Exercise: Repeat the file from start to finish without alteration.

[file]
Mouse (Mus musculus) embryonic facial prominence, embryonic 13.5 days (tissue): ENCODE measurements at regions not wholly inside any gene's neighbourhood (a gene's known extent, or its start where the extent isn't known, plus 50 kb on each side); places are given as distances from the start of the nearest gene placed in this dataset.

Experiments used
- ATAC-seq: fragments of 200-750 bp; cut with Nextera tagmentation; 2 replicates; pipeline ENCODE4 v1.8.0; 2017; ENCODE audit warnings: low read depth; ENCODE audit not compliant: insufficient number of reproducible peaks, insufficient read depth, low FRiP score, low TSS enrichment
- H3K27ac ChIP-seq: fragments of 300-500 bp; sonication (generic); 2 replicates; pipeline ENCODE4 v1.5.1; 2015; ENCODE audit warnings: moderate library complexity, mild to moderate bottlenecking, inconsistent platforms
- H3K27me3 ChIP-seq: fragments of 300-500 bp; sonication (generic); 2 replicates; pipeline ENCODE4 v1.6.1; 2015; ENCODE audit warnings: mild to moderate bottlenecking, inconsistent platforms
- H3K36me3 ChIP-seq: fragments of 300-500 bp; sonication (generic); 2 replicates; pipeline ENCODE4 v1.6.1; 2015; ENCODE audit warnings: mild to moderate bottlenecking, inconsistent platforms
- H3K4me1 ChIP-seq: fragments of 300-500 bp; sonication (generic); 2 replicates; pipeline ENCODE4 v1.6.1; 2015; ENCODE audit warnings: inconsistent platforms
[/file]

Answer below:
Mouse (Mus musculus) embryonic facial prominence, embryonic 13.5 days (tissue): ENCODE measurements at regions not wholly inside any gene's neighbourhood (a gene's known extent, or its start where the extent isn't known, plus 50 kb on each side); places are given as distances from the start of the nearest gene placed in this dataset.

Experiments used
- ATAC-seq: fragments of 200-750 bp; cut with Nextera tagmentation; 2 replicates; pipeline ENCODE4 v1.8.0; 2017; ENCODE audit warnings: low read depth; ENCODE audit not compliant: insufficient number of reproducible peaks, insufficient read depth, low FRiP score, low TSS enrichment
- H3K27ac ChIP-seq: fragments of 300-500 bp; sonication (generic); 2 replicates; pipeline ENCODE4 v1.5.1; 2015; ENCODE audit warnings: moderate library complexity, mild to moderate bottlenecking, inconsistent platforms
- H3K27me3 ChIP-seq: fragments of 300-500 bp; sonication (generic); 2 replicates; pipeline ENCODE4 v1.6.1; 2015; ENCODE audit warnings: mild to moderate bottlenecking, inconsistent platforms
- H3K36me3 ChIP-seq: fragments of 300-500 bp; sonication (generic); 2 replicates; pipeline ENCODE4 v1.6.1; 2015; ENCODE audit warnings: mild to moderate bottlenecking, inconsistent platforms
- H3K4me1 ChIP-seq: fragments of 300-500 bp; sonication (generic); 2 replicates; pipeline ENCODE4 v1.6.1; 2015; ENCODE audit warnings: inconsistent platforms